Some of America’s largest mortgage lenders are urging their borrowers to get in touch as soon as possible if they making home loan payments becomes difficult because of the coronavirus health emergency.
While none of the institutions who were approached by Newsweek and responded had a specific policy related to coronavirus, they do have existing procedures for dealing with forbearance due to illness or loss of income.
Coronavirus and efforts to contain it may deprive many workers of part or all of their income. President Donald Trump is in talks with Congress about a stimulus package to financially support any affected workers as the situation worsens.
In Italy, which is badly hit by the coronavirus outbreak, the government is in talks with the country’s banks to suspend mortgage payments and ease the coronavirus burden on consumers and the economy.
And in the U.K., the Royal Bank of Scotland, one of the country’s largest mortgage lenders, said it would offer up to a three-month deferral on payments for any customers who catch the coronavirus. TSB and Lloyds Bank are offering a similar payment window, BBC News reported.
But in the U.S., big banks and mortgage lenders are taking a wait-and-see approach as the number of coronavirus cases rises, leaning on current policies to cope with any payment issues that may arise.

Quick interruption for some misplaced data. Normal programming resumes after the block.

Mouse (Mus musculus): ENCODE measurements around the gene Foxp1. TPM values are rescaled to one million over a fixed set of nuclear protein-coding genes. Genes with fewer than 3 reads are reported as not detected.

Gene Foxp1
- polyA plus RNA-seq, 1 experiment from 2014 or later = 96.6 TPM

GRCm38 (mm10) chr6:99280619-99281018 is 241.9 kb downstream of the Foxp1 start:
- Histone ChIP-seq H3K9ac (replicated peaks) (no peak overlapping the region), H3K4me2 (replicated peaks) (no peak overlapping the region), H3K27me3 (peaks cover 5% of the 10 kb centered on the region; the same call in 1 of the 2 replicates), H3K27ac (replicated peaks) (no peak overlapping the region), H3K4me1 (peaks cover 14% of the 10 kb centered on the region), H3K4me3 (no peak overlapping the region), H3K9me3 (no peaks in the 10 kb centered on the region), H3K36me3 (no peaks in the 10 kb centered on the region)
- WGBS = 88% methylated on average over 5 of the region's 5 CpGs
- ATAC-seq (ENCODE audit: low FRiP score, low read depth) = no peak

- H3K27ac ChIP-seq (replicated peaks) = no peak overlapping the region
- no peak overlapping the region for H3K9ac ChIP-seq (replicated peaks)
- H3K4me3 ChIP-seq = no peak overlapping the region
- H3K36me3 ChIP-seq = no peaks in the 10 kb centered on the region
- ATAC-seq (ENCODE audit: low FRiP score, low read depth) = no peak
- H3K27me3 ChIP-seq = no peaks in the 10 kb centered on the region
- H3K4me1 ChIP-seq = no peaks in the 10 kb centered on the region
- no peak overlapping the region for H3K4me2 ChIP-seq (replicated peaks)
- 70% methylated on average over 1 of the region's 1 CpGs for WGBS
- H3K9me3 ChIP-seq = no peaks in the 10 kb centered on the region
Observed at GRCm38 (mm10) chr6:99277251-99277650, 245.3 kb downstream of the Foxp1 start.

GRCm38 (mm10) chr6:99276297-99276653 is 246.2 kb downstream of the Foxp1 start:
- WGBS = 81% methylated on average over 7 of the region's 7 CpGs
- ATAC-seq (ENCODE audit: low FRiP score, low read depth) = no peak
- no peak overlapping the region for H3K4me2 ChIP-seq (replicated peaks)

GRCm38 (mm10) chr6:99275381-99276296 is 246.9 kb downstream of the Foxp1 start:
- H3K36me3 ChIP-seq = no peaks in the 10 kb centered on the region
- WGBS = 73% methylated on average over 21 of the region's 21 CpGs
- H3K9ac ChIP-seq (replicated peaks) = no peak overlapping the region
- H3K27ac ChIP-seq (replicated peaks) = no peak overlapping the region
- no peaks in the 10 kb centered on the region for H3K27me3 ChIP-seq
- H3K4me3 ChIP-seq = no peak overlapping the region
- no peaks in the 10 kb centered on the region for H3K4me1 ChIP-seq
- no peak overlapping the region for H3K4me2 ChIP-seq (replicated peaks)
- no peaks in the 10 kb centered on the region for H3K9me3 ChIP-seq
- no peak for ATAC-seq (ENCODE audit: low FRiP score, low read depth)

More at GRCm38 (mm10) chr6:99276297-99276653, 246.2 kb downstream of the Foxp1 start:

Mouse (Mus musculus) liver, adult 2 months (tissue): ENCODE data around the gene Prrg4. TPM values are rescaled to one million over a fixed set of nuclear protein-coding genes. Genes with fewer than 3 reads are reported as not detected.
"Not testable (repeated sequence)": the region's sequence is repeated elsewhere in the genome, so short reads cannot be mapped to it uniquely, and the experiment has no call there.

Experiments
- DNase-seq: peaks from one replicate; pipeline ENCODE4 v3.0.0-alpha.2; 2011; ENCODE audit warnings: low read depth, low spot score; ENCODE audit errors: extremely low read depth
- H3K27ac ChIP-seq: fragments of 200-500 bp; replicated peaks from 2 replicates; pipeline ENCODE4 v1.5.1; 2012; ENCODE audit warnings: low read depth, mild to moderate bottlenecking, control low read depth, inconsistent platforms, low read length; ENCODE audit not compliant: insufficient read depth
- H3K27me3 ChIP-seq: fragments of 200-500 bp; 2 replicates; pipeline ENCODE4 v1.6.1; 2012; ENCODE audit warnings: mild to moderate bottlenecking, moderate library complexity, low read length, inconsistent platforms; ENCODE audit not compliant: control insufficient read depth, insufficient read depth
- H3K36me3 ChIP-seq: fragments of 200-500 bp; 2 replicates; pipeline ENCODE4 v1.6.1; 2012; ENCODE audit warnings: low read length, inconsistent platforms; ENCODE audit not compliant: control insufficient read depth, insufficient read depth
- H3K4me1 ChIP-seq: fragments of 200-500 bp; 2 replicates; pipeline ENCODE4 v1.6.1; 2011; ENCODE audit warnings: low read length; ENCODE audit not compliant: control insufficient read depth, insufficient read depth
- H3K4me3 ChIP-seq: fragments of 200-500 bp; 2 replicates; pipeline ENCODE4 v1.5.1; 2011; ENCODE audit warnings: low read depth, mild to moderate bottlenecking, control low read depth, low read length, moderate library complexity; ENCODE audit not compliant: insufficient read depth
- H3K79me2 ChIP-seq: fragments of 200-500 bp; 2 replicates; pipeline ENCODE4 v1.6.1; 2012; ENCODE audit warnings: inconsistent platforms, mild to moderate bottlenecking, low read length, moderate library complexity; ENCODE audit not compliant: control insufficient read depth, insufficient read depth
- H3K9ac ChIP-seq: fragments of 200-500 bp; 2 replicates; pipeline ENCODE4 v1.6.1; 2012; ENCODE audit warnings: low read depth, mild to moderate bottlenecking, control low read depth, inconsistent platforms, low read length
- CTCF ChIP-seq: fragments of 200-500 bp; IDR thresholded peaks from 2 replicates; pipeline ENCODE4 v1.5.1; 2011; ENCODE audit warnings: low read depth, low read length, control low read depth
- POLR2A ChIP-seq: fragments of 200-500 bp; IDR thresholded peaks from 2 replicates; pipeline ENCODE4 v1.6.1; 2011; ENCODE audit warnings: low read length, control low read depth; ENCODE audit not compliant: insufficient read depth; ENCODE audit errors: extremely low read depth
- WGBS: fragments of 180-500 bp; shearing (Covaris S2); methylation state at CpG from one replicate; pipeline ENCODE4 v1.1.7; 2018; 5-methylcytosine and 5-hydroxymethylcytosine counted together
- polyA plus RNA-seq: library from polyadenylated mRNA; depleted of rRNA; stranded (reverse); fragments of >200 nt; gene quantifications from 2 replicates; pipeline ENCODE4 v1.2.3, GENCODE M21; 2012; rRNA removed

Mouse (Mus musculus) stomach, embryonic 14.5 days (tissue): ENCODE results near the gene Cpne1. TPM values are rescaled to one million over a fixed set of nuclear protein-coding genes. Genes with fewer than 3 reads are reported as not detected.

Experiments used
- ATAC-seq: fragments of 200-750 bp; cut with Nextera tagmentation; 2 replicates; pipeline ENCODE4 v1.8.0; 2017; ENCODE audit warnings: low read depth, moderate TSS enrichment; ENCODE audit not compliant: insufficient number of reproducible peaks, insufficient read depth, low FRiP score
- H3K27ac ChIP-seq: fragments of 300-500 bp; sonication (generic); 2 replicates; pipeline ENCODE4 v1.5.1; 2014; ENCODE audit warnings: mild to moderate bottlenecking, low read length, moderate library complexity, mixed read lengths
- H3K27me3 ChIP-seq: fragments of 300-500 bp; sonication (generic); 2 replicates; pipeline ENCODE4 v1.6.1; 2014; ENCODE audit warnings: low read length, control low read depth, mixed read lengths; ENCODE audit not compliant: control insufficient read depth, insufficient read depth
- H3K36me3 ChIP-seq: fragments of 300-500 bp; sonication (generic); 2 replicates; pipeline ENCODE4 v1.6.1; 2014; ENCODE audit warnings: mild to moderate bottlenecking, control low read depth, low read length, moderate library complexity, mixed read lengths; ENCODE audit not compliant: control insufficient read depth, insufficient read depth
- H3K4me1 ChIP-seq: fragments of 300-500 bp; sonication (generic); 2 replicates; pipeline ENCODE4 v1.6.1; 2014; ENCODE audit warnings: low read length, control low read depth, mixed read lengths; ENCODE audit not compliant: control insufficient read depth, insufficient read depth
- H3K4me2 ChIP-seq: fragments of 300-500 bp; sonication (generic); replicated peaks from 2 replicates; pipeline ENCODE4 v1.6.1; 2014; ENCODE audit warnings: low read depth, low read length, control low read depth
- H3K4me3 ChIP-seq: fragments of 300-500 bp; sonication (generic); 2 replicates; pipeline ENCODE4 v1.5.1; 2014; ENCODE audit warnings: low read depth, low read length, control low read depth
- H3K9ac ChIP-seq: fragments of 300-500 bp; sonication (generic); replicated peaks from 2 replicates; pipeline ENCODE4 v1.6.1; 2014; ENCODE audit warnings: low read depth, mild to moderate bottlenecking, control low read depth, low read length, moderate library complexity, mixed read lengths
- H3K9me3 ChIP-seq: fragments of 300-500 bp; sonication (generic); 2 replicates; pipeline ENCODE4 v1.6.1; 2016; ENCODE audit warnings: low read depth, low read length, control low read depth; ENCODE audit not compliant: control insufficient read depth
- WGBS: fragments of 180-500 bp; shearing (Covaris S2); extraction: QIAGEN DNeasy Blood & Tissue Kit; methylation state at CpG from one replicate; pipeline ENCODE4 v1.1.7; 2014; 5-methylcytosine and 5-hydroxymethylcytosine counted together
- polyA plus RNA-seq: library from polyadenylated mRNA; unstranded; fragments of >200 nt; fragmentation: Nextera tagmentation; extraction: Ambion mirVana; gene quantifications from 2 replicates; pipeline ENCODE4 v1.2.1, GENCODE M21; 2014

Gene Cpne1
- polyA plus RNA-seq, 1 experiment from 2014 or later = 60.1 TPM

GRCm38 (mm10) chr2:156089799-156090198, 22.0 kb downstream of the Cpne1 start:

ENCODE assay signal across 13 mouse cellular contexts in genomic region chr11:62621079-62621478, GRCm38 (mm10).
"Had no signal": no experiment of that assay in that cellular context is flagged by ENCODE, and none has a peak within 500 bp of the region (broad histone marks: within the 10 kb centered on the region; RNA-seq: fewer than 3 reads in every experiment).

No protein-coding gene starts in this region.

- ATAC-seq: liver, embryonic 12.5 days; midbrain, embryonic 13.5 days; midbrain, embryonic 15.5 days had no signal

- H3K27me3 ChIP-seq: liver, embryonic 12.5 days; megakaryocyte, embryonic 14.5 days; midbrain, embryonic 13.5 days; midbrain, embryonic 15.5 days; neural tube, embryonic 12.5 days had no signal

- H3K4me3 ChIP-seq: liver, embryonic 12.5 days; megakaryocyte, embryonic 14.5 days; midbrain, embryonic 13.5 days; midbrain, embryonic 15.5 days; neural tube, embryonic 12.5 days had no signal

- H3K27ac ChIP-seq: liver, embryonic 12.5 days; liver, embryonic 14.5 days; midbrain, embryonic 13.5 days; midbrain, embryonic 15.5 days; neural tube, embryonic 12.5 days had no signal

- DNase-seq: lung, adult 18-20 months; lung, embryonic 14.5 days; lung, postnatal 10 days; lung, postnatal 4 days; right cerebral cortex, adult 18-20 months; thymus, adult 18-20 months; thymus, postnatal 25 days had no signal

U.S. Bank is monitoring the situation but has not yet updated its policies in light of the coronavirus outbreak.
“However, a number of options are regularly available to U.S. Bank customers experiencing hardship,” Evan A. Lapiska, vice president for public affairs and corporate communications at U.S. Bank, told Newsweek. “Customers with questions are encouraged to speak with a banker or contact customer service for more information.”
Similarly, JP Morgan Chase Bank wants customers with concerns about making mortgage payments to call because there are options available to them.
United Wholesale Mortgage (UWM) has not yet instituted a new forbearance policy over coronavirus, but it may do soon. “At this time we are in the process of evaluating any and all impact COVID-19 could have to our borrowers,” Sarah DeCiantis, UWM’s chief marketing officer, told Newsweek.
Bill Halldin, a spokesman for Bank of America, told Newsweek his institution has forbearance policies already in place to help mortgage customers who may struggle to make their payments for a number of reasons.
Halldin said any Bank of America customers who face difficulty with mortgage payments because of coronavirus should contact the lender to discuss their options and, when doing so, fully disclose their financial situation.
Kristy Fercho, mortgage head at Flagstar, said nearly all of her institution’s home loans “are owned by investors like Fannie Mae, Freddie Mac, or Ginnie Mae, and we are required to follow their guidelines on anything to do with forbearance.”
“For loans we do not have with those agencies, we’ll look at hardships on a case-by-case basis,” Fercho told Newsweek. Flagstar mortgage customers experiencing a hardship can apply online or call a dedicated number—(800) 393-4887—for forbearance.
Freddie Mac and Fannie Mae, which are both government-sponsored enterprises, have been asked for comment on their forbearance policies in light of the coronavirus.
A spokesman for Ginnie Mae, another government-sponsored enterprise, directed Newsweek to the Federal Housing Administration (FHA), which provides mortgage insurance on loans made by FHA-approved lenders, and it has also been approached for comment.